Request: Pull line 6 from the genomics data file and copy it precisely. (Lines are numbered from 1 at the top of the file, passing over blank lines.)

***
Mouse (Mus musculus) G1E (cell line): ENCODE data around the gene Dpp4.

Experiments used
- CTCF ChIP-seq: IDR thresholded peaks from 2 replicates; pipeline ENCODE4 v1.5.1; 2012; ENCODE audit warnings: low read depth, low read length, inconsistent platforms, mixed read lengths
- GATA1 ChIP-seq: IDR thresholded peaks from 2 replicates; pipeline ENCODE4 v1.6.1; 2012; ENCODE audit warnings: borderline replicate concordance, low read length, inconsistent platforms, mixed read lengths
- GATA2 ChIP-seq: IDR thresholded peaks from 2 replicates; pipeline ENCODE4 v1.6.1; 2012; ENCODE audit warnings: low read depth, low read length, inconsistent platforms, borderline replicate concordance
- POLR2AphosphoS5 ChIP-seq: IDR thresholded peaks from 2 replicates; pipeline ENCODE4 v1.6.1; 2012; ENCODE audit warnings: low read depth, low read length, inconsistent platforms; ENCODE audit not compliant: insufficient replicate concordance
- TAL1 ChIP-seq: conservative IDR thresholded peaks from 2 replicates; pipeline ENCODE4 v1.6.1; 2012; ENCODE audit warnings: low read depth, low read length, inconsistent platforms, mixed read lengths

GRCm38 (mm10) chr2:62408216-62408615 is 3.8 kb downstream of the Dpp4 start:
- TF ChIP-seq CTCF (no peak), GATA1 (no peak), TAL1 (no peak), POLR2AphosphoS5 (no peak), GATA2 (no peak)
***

- POLR2AphosphoS5 ChIP-seq: IDR thresholded peaks from 2 replicates; pipeline ENCODE4 v1.6.1; 2012; ENCODE audit warnings: low read depth, low read length, inconsistent platforms; ENCODE audit not compliant: insufficient replicate concordance